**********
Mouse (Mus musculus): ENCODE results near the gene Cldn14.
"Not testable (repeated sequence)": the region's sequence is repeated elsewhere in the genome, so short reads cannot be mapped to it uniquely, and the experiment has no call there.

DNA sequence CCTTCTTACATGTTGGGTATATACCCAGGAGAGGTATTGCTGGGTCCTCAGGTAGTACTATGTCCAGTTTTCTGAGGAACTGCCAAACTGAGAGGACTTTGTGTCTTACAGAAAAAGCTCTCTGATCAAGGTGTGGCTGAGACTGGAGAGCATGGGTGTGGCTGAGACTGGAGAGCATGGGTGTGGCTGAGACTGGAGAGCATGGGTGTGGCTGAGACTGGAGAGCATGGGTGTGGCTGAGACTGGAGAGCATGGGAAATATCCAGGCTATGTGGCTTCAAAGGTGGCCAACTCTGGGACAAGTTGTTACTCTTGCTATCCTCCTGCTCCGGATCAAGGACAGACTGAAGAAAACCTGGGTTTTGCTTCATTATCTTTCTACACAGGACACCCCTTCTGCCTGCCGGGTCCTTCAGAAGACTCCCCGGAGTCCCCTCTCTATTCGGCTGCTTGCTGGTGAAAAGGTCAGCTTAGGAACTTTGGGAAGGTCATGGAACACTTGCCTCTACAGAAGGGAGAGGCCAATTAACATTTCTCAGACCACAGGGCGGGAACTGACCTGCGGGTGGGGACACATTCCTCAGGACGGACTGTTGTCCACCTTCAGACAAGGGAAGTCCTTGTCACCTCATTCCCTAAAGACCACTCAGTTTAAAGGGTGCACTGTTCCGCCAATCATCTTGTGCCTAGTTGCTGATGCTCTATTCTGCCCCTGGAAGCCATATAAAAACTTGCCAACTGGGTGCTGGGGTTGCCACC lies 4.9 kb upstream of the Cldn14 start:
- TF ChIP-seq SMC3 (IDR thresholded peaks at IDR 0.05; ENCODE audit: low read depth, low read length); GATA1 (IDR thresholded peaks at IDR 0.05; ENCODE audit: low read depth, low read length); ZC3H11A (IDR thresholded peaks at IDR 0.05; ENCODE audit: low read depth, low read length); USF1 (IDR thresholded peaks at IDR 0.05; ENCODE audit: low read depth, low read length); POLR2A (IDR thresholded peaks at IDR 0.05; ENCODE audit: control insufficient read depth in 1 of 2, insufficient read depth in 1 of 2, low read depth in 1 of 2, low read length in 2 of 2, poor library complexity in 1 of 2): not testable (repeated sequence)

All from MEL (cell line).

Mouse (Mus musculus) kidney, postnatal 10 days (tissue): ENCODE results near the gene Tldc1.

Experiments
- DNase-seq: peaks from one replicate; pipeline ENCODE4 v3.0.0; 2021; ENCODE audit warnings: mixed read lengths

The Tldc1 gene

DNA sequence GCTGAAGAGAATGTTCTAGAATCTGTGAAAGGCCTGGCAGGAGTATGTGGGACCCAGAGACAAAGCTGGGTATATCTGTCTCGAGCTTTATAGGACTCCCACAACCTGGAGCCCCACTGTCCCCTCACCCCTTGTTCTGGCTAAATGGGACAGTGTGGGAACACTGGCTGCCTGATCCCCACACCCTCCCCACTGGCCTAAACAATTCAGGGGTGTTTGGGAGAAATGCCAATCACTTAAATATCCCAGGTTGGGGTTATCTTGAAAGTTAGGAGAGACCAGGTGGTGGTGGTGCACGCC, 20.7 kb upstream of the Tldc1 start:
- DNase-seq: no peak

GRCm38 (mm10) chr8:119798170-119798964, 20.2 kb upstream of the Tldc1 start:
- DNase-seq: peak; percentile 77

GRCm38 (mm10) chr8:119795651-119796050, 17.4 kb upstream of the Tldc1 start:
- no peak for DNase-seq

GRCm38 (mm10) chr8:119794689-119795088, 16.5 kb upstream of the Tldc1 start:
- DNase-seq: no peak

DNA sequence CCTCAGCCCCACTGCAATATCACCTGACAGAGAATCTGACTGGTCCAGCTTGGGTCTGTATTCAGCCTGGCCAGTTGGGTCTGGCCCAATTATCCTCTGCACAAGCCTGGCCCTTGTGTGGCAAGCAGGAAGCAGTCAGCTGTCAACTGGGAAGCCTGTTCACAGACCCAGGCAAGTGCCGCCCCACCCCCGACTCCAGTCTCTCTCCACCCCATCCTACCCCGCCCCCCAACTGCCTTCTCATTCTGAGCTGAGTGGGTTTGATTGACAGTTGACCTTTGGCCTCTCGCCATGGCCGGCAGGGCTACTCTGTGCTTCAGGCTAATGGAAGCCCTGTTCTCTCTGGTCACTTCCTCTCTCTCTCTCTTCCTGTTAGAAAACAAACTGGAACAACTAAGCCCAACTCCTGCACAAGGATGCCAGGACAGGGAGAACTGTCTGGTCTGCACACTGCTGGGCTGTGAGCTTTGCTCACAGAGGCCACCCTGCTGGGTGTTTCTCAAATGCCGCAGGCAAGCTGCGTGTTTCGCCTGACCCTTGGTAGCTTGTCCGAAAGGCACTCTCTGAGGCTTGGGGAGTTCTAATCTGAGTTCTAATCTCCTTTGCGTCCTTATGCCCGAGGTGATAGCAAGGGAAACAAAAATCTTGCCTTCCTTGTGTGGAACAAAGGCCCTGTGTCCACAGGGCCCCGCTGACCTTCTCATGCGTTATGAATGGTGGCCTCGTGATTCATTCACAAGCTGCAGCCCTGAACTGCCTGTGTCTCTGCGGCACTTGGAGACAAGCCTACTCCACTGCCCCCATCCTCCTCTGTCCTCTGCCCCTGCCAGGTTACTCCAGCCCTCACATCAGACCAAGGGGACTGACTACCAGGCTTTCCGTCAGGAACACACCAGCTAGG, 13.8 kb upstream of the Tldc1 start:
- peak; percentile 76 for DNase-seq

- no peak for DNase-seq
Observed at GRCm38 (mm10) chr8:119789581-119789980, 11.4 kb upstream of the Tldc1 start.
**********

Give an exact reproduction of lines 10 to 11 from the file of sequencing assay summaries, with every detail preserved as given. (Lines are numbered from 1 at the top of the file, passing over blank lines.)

DNA sequence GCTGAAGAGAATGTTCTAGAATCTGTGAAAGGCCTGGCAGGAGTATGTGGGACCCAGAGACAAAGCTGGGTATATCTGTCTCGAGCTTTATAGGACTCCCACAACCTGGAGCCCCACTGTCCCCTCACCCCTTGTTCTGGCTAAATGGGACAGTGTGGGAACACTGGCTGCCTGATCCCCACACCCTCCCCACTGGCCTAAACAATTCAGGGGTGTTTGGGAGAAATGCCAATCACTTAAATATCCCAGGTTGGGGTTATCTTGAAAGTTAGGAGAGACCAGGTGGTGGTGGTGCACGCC, 20.7 kb upstream of the Tldc1 start:
- DNase-seq: no peak